FAMOUS LONG AGO REDUX:
Raymond Mungo’s
SILK ROAD MAHABHARATA #7

Ellen Berger, Alicia Doddy, Ray Mungo and Robear Yamaguchi

Ginnie woke up sicker than ever and announced that she could not leave the Golden Banana at all. She needed our last full day and night in Siem Reap to rest and recuperate as much as possible before facing a daunting travel schedule the next day – Christmas eve. We were booked to fly back to Phnom Penh, then on to Hong Kong for an eleven hour layover, too brief to get a hotel room, before continuing on to New Delhi on Christmas morning. And here she was coughing and wheezing and struggling for breath. She urged us to go back to the Angkor Wat with Poan as planned – she would meanwhile take some more downers and try to get some more sleep.

Poan took this news with a grave air of concern. He was clearly worried and offered to take her to a doctor, but she refused, insisting that we go enjoy our sightseeing. So we set off for the temples and promised to return for lunch.

For the next three hours, we tramped and trundled through massive, stunning ruins and primeval forest under punishing 90 degree sunlight and drenching humidity, the three tourists sweating profusely while Poan remained serenely dry and calm as he pushed us forward. At one point when Helen and I were out of his earshot, she complained bitterly that Poan was a poor guide; although fine as a driver and facilitator/helper, he didn’t explain the history and artistic style of the monuments half as well as other guides we overheard on the trails. She herself knew more about the Angkor Wat than he did, but of course she is an art professor and historian. At another point when our group was clustered inside the hollow of a giant, ancient tree, Poan’s cell phone rang. It was our host Barry calling from Phnom Penh, who upon hearing that Ginnie was too sick to continue touring the Wat told Poan to take her to the government hospital – the one that was always encircled by lines of patiently suffering Cambodians.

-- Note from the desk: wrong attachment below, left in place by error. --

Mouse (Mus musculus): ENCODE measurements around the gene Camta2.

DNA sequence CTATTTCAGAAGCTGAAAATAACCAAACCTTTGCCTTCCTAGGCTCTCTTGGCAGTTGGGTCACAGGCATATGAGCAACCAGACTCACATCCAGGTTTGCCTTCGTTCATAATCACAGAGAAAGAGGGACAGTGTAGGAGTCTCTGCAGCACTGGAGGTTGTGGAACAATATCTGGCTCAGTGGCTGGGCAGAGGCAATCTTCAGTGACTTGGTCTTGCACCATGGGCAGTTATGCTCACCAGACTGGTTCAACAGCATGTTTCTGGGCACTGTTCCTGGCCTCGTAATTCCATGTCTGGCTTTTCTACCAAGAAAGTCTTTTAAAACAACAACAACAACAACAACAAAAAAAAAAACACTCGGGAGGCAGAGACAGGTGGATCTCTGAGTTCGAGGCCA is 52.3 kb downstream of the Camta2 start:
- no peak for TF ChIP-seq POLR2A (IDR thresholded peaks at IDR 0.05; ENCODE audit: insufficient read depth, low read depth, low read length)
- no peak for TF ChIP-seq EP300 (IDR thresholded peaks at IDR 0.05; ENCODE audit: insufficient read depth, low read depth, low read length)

One of our guide books stated bluntly that if you happened to fall ill in Cambodia, the best course is to self-medicate and –monitor until you can get to a country with more sophisticated medical facilities. We doubted that Ginnie would be willing to go to that hospital and fervently wished that she wouldn’t have to do it. Nonetheless, Barry’s directive disjointed us.

When we got back to the Golden Banana, Ginnie didn’t seem any better or worse, and she adamantly dismissed the suggestion of medical intervention. Barry had phoned the hotel from Phnom Penh and had them go fetch Ginnie to the phone so he could check up on her condition, and somehow or other she had convinced him she’d be all right. As shy and retiring as she was, Ginnie was a young woman of firm resolve. So we headed off to lunch after arranging for Poan to return for us at 2 p.m. and continue our Wat ramble. There were still a number of sites to visit on our itinerary and we were behind on the schedule for having whiled away the previous day on the boat ride. Poan figured we could cram in most if not all of the remaining attractions in the afternoon to early evening. Ginnie could continue resting in peace and quiet while we took in more magnificent relics.

But wouldn’t you know it, this ambitious plan unraveled right about the time we started the second bottle of wine and the young chef’s banana flambee specialty. The sparkling pool and cool waterfall called out to us like sirens while the memory of heat and dust on the rugged trail was lodged in our minds. “I knew this would happen, I just knew it!” Helen said laughing between bites of rum soaked fruit and sips of sauvignon blanc. “We are soooo bad. We came all this way to see these Wats and we poop out after a few hours. It’s just terrible. But how the hell are we going to get out of it?

“Leave it to me, I’ll be right back,” I replied, got up from the restaurant table, went to the front desk and phoned Poan’s cell. If he was as startled as before at our reluctance to be toured around, he didn’t evidence it. By now, he was used to it. We agreed on a time the next morning when he’d come and take us to the airport, and once again he promised to remain on call in case we changed our minds. He could take Ginnie anywhere she wanted to see from the comfort of the car, he added. The quite accurate underlying assumption was that the other three of us were able bodied but lazy. When I got back to the table, we toasted a fresh round of drinks to this triumph of decadence over art and authority.

- to be continued –

      to be continued –

 

Silk Road Mahabharata #6 at http://smokesignalsmag.com/7/?p=2731

 

Raymond Mungo is the author, co-author, or editor of more than a dozen books. He once ran for Governor of the state of Washington on his American Express Card.  In his spent youth, he attended Boston University, and served as editor-in-chief of the Boston University News in 1966-67; where he spearheaded draft card burnings and demonstrations against the Vietnam War, and in 1967 co-founded  the Liberation News Service (LNS), an alternative news source that split off from College Press Service (CPS) and was the forerunner of not only the underground press circuit but alternative weeklies all over America, courtesy of his classic, Famous Long Ago: My Life and Hard Times with the Liberation News Service.  Both the original Food Editor and first Sports Editor of Smoke Signals back in 1980s, Mungo’s back with us again, almost 30-years later, as quick witted and nimble as ever, but of course in a totally different incarnation.

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